Baldwyn decided to go back to London. He’d swing by Winchester along the way and try to get someone to go collect the body.
As he rode, the irony of the situation struck him. William Rufus had really pushed it when it came to his forests and people in them. For him to die in one of them, like a hunted beast, would probably get a few “praise God” exclamations from the people.
“Had people prayed for this?” Baldwyn wondered. “If one prayed for the death of another person, did it negate the prayer?” on account of absurdity? William Rufus hadn’t made any friends in the Church during his tenure as King either. William Rufus may have, very literally, shot himself in the chest with all of his bad behavior.
“Nah,” Baldwyn thought, “the forest killed him.”
Next up, Couper, a doctor in fourteenth century Paris, is surrounded by the immediate aftermath of the Black Death. Couper tries to offer aid to as many people as he can but with his allergies, people are skeptical. Who wants to see a sick doctor, right? *ah-choo* He tells us about the death, struggle, and hardship caused by the ‘pestilence’ as well as about his medical training and constant nose-blowing *ah-choo*.
“It’s not the pestilence” he said in between sneezes.
Being a doctor in this day and age was challenging enough without allergies. Everyone thought he had the pestilence. Luckily he’d been able to avoid it so far and just offer help to others. The people that would see him.
“I didn’t spend all of that time in Montpelier studying medicine to be shunned for the sniffles!” he called out as the patient hurriedly scurried away. Didn’t these people want help? He’d seen the worst of what the pestilence had to offer and lived to tell about it. He could lance a boil, balance humours, and inspect urine with the best of them.
“I must persist,” he told himself. The pestilence was bad. Really bad. He’d seen some gross stuff and had managed to survive it all– somehow.
It’s in the groin! – Quick, pierce that buboes! [you may survive]
It’s in the lungs! – Gotta hack that stuff up! [sorry, dude, not gonna make it]
He prayed like everyone else he knew but he figured that helped. Luck? Perhaps. He’d dabbled in some of the treatments on himself. He didn’t eat smelly foods, he bathed in vinegar and water, he even drank that horrible eggshell and ale concoction – something had worked. Maybe it was just that he knew more than most people and that had to count for something. He certainly deserved more respect than he was getting – he’d earned it.
He knew people were still scared. The death and decay had eased up but that didn’t mean it wouldn’t come back around. God’s wrath, the Reaper’s constant presence, the impending Day of Judgement – none of those had vanished from peoples’ collective consciousness. No one was safe, the Danse Macabre made that very clear. Wealth couldn’t protect anyone, heck, even Popes hid from the pestilence. Couper found himself hoping that any remaining flagellants gave themselves a whack or two for him – just in case.
Couper sighed. Other than a bruised knee earlier that morning, it had been a slow day. One quick goat-dung plaster had taken care of that and now he was simply waiting for more patients to show up.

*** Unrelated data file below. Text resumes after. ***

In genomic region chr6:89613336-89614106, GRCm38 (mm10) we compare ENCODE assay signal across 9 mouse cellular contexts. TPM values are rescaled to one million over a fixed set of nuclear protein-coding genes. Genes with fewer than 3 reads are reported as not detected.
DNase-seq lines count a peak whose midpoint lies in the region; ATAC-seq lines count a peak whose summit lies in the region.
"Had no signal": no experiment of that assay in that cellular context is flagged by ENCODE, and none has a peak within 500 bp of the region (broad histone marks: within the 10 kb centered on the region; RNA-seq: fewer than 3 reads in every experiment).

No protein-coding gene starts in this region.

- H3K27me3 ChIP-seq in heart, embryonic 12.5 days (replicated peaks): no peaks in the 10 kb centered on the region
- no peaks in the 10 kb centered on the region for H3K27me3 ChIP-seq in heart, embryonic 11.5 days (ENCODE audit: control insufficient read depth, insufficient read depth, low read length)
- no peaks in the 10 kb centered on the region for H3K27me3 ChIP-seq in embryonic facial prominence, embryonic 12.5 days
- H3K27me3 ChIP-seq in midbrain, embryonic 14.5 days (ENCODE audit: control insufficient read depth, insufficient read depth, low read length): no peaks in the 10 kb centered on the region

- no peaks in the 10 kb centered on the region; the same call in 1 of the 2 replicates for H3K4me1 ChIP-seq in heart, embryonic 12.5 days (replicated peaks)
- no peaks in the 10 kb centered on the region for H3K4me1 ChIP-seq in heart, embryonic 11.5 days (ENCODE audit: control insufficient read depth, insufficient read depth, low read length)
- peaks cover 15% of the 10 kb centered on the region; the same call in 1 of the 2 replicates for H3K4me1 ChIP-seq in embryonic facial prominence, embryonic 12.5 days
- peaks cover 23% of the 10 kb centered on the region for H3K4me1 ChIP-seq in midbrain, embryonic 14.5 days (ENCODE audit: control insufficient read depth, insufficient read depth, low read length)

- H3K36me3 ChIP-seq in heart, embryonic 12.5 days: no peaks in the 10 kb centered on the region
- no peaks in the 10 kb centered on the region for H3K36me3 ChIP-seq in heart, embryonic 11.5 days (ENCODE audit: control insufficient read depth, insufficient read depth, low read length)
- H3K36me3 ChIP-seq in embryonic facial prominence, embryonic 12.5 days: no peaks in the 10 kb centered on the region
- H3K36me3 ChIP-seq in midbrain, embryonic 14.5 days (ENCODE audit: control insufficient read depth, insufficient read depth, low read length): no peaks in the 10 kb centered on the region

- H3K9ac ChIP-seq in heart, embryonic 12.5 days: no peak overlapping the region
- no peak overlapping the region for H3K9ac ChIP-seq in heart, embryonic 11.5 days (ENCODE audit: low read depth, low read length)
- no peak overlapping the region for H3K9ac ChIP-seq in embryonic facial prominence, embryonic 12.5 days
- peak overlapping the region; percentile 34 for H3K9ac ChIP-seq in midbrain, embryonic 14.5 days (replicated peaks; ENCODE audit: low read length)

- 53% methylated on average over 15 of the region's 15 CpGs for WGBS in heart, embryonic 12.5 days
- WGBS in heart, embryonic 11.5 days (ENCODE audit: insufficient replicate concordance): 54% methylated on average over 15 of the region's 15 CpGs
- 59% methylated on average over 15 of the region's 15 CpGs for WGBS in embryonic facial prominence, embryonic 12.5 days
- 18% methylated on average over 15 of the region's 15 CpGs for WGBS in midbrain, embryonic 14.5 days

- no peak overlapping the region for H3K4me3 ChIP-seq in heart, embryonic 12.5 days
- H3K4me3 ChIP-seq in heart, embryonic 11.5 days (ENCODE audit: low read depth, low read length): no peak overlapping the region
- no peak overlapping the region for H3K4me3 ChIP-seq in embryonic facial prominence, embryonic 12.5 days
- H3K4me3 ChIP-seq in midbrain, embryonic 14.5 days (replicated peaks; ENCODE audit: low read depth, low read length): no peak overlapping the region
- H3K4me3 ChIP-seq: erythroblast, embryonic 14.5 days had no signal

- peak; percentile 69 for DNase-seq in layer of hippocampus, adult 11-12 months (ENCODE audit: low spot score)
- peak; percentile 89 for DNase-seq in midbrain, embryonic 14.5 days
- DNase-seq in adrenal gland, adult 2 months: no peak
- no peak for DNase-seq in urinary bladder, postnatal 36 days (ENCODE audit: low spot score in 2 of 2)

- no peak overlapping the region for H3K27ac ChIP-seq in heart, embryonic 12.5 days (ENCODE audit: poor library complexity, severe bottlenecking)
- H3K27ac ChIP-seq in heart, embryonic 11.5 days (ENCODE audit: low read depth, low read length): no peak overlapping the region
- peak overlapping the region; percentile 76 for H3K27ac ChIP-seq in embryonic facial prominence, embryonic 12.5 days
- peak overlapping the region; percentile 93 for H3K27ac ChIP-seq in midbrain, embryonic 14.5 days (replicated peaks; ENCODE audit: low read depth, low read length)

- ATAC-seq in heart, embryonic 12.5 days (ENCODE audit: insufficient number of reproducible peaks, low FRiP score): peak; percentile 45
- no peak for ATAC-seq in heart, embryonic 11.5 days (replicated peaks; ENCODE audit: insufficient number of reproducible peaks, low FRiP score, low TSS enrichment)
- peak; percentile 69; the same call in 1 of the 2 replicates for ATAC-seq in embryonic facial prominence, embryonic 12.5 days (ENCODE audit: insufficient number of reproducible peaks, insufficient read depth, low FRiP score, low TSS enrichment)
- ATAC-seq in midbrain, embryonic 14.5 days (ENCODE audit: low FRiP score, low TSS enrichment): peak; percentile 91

Two men approached Couper, only to walk right by him after he sneezed in their faces. “It’s not the pestilence!” he cried out as they walked away.
Couper was tempted to change jobs. With so many deaths, the market was wide open and the pay was good. A labor shortage on account of a massive wave of death shouldn’t be looked upon as an opportunity but…. He could get paid quite well to be a basket-weaver or a bread-maker. He’d hate every minute of either but he could manage. He’d give it more thought and then decide what to do. He still had some patients coming to see him so doctoring wasn’t totally out of the question.
“Come on in!” he called out to the approaching woman.
The young mother brought her flushed child up to Couper. Couper sneezed. The mother looked like she was going to run away but the feverish child kept her in the presence of the doctor. Couper saw that the child was struggling to breath and placed mustard seed and onion in his nose in an effort to help. He told the mother that a bleeding was required. Couper cut the boy’s arm and placed the warm cup over the cut to extract blood. Then the mother fainted. “Fantastic,” Couper said. He got the feathers, set them on fire, and waved the smoke near the woman to try to wake her up. She roused after a few minutes, about the time her son’s bleeding was complete. Couper was happy to send them on their way. He didn’t need to unconscious people keeping him from seeing more patients.
“Next!” Couper yelled.
He watched as a young man approached, full of apprehension and clearly in pain. He sneezed a few times and the man recoiled. “It’s not the pestilence,” he assured him. Couper asked what the man’s trouble was, to no avail. This guy wasn’t offering up any information, so he took a urine sample and examined it. Dark yellow – there was clearly an imbalance of humours that needed to be addressed. He told the man that he would need to be bled each day for the next week in order to be cured.
“Fine,” the man said, hesitantly.
“Yes?” Couper asked. The man had more to say, Couper could tell.
Then the man revealed the real problem – a sore on his genitals. Couper had seen it before, but it wasn’t the pestilence. This guy needed mercury and herbs at once to combat his ailment. “And to keep his little guy to himself for a while,” Couper thought to himself.
“I can still get the desperate ones,” Couper said as the patient left. As he looked and saw the woman approaching him, he saw how right he really was in that assessment. He spotted her spots and disfigurement from a large distance and knew that she had a major black bile imbalance – and leprosy. “Great,” he thought, “if any pieces of her fall off, I’m quitting this job, I really am.”